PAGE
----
February 3, 2017 – The Source of Your Anxiety

“When I see an anxious person, I ask myself, what do they want? For if a person was not wanting something outside of their own control, why would they be stricken by anxiety?” – Epictetus, Discourses, 2.13.1

A few years ago I had my first, and thankfully only, panic attack. It wasn’t paralyzing but it was frightening, primarily because I was unaware of the anxiety causing it. For me, it was related to instability at work. I thought I was being mentally strong when in fact I was ignoring stressors.

Our access to understanding what it means to be human is considerably more advanced than when Epictetus lived. I say this because I want to be very sensitive to those who struggle with anxiety. There are those whose battle one of a chemical nature opposed to a mental one. My comments, therefore, should represent such an appreciation for such nuances.

Anxiety is tied to the future. Not knowing what will happen, not being able to control an outcome, has the potential to give us a paralyzing dread. Existentialists held that this feeling was tied to the problem of meaning related to human existence. Consider Jean-Paul Sartre’s concept of nausea. For Sartre, this nausea is a condition where man realizes the world is not ordered, and hence its unpredictability is constantly at odds with our desire to find comfort in meaning. Assured meaning is found in the past.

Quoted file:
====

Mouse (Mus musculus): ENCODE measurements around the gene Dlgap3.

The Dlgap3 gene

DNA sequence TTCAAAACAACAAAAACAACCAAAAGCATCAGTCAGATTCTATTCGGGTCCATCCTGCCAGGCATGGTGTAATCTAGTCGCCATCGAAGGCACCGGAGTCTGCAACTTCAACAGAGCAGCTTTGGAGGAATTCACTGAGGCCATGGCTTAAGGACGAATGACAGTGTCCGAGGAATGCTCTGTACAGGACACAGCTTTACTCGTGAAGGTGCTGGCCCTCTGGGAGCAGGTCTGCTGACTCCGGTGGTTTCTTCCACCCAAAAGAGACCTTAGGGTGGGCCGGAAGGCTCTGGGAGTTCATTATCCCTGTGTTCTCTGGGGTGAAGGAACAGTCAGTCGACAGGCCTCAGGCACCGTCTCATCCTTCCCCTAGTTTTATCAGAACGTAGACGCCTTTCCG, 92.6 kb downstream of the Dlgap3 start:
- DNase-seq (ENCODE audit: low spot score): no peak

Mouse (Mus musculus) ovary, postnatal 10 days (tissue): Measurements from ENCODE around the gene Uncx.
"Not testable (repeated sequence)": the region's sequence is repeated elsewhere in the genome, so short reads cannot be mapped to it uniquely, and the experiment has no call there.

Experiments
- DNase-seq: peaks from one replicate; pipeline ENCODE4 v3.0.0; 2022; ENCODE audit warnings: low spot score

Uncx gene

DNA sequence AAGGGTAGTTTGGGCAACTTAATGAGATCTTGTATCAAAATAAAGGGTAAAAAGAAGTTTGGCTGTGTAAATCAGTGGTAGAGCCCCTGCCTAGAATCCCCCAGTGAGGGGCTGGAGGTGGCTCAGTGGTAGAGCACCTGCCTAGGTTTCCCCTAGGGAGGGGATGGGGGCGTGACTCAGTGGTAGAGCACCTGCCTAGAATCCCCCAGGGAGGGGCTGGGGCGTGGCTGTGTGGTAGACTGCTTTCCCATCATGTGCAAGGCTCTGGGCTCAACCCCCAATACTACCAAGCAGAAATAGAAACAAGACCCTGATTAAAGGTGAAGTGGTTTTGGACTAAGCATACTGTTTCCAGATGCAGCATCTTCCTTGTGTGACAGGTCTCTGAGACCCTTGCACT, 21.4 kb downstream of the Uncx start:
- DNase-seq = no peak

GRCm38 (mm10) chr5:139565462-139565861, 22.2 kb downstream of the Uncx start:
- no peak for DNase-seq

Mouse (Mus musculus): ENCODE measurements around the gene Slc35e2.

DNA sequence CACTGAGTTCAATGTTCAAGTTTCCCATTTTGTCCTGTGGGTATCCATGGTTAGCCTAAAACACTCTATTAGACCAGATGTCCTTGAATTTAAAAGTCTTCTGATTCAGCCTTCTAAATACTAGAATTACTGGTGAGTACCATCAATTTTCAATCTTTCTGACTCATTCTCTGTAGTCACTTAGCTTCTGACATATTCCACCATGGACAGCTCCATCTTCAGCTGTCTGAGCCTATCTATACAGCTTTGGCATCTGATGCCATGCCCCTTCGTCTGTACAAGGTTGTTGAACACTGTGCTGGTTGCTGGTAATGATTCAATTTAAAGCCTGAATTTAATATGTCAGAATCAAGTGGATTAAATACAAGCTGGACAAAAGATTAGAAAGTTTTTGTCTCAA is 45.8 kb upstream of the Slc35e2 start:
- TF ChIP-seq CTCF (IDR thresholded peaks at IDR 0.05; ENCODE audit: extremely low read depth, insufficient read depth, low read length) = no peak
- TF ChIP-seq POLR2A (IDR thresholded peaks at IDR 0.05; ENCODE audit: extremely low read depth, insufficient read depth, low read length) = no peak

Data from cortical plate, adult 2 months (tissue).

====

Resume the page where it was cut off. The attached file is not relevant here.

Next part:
“I live in the past. I take everything that has happened to me and arrange it. From a distance like that, it doesn’t do any harm, you’d almost let yourself be caught in it. Our whole story is fairly beautiful. I give it a few prods and it makes a whole string of perfect moments. Then I close my eyes and try to imagine that I’m still living inside it.” ― Jean-Paul Sartre, Nausea

The future holds no assurance of “perfect moments”, and our want for those moments can cause the very anxiety Epictetus is asking us to avoid. What is in my control? How I respond to the very moment I’m in. When I was able to reflect upon why I had my panic attack I realized it was due to my concern over what the future held for my present job when I should have simply been preparing myself to deal with whatever changes came my way.

What we should want is to be ready for whatever life give us.

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